Original post The Canine Equivalent of the Teenage Years by Dr. Karen Shaw Becker on Healthypets
As many dog parents and trainers have long suspected, our canine friends do indeed go through a version of the terrible teens
A new U.K. study confirms that adolescent dogs between 6 and 12 months of age experience a “passing phase of reduced obedience” toward their owners
The 8-month mark is especially impactful, and if dog parents aren’t prepared for a period of teenage rebellion, they can mishandle the situation to everyone’s detriment — especially the dog’s
Like human teens, teenage dogs are more apt to follow direction from strangers than from their owner
By the time dogs reach one year of age, their behavior returns to what it was pre-puberty and, in most cases, improves
Many of us who have raised a dog from puppyhood into adulthood have watched our angelic, compliant pup morph into quite the four-legged handful at around 6 to 12 months.
Interestingly, this period in the average dog’s lifespan is the equivalent of the teen years in humans, and science is once again confirming something many of us already suspected about canine behavior: teenage dogs, like teenage kids, can be difficult to get along with!
The research, from Newcastle University and the University of Nottingham in the U.K., was published recently in Biology Letters.1 Study authors Lucy Asher, Senior Lecturer in Natural and Environmental Sciences, Newcastle University and Naomi D. Harvey, Honorary Assistant Professor in Companion Animal Behaviour and Welfare, University of Nottingham write:
“Our new study … confirms what many dog owners and dog professionals have long suspected: that dogs have a passing phase of reduced obedience towards their owners during puberty. The study also highlights a fascinating interaction between puberty in dogs and the type of attachment the dog shows towards their owner.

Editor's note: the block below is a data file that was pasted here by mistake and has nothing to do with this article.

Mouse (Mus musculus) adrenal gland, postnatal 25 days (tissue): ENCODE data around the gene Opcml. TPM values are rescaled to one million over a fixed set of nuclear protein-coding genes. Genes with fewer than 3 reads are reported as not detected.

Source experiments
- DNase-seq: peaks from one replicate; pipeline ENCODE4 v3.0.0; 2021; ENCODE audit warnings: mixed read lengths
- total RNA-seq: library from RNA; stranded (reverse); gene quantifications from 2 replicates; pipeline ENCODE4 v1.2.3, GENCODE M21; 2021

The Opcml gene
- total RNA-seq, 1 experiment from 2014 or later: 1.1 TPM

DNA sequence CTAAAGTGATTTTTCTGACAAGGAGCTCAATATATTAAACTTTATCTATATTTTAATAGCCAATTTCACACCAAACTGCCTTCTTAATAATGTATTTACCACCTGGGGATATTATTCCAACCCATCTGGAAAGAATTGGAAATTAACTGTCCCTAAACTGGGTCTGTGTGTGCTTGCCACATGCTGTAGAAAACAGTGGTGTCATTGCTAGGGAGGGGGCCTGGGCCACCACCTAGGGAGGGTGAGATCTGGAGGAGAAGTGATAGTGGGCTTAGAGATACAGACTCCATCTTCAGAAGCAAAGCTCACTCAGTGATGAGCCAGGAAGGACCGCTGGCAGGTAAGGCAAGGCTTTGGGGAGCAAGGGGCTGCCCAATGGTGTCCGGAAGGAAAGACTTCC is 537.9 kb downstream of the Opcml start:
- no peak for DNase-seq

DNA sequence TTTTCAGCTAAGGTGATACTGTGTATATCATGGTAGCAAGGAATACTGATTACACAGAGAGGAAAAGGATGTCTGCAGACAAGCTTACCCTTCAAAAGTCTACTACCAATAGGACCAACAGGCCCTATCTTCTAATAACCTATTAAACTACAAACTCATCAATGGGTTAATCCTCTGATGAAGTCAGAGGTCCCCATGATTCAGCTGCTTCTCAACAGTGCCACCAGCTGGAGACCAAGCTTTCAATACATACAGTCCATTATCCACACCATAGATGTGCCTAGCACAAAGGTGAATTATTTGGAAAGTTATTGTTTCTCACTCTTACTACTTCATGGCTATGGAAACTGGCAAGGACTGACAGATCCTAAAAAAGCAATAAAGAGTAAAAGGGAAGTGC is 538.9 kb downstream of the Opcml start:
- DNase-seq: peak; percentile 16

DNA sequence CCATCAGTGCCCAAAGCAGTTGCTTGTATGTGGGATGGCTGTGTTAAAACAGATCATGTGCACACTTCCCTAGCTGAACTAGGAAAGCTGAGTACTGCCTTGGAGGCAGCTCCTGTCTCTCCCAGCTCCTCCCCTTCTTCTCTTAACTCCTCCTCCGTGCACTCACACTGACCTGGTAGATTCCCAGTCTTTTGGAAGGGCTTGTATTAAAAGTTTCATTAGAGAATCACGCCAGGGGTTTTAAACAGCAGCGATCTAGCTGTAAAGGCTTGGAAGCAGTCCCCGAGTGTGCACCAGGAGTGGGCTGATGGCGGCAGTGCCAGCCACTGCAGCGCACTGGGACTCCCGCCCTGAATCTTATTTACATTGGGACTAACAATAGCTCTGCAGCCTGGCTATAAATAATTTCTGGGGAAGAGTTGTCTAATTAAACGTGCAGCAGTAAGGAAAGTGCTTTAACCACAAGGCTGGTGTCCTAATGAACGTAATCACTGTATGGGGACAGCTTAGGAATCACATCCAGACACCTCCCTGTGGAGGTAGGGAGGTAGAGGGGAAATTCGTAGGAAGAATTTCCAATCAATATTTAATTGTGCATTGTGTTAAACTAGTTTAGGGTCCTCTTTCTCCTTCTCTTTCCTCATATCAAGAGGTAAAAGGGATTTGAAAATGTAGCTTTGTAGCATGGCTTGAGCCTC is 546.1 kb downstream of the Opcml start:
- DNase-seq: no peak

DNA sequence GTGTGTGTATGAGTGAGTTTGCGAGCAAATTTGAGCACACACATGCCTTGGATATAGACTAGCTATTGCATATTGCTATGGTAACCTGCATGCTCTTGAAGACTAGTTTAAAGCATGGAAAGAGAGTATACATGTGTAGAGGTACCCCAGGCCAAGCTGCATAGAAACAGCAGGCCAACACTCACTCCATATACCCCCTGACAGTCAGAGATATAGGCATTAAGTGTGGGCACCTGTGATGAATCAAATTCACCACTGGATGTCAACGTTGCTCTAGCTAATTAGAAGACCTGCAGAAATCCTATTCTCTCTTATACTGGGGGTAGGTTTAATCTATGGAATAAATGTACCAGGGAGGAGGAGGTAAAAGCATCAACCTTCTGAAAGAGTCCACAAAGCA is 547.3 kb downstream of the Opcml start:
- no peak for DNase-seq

All mammals (including humans and dogs) go through a period of change known as adolescence, when the child develops into an adult, both behaviourally and reproductively. Puberty is the process through which animals become reproductively mature, with behavioural maturity reached much later, at the end of adolescence.”2
In humans, adolescence is a long period of change during which the brain is actually “remodeled” from that of a juvenile to that of an adult, Asher and Harvey explain. This remodeling is driven by intense hormonal changes that impact behavior, including reduced impulse and emotional control, and increased irritability and risk-taking. This roller coaster ride begins in kids at age 8 to 9 and lasts through the mid-20s.
“Research shows us that adolescence is a vulnerable time for child-parent relationships, with increased conflict typical of this phase,” the co-authors write.
“There are also links between adolescent-phase behaviour problems and the quality of the child-parent relationship. Children who have insecure attachments towards their parent figures have been shown to enter puberty earlier and exhibit greater conflict with their parents during adolescence.”3
The researchers hypothesized that dog adolescence might also be a challenging time for dog-owner relationships. “Puberty [around 8 months in dogs] is expected to particularly impact the dog-owner dynamic due to the competing desires to live with their human family and to seek out and reproduce with other dogs,” write Asher and Harvey.
To test their theory, the research team followed a group of guide dog puppies during their first year of life, and indeed, right around 8 months they found the dogs became less willing to follow commands given by their humans and were also harder to train.
"This is a very important time in a dog's life," Asher told online publication Tree Hugger. "This is when dogs are often rehomed because they are no longer a cute little puppy and suddenly, their owners find they are more challenging and they can no longer control them or train them. But as with human teenage children, owners need to be aware that their dog is going through a phase and it will pass."
According to Asher, people often feel like they’re failing as dog parents when their puppies reach adolescence. In response, some punish their dogs, some ignore them, and saddest of all, some send them away.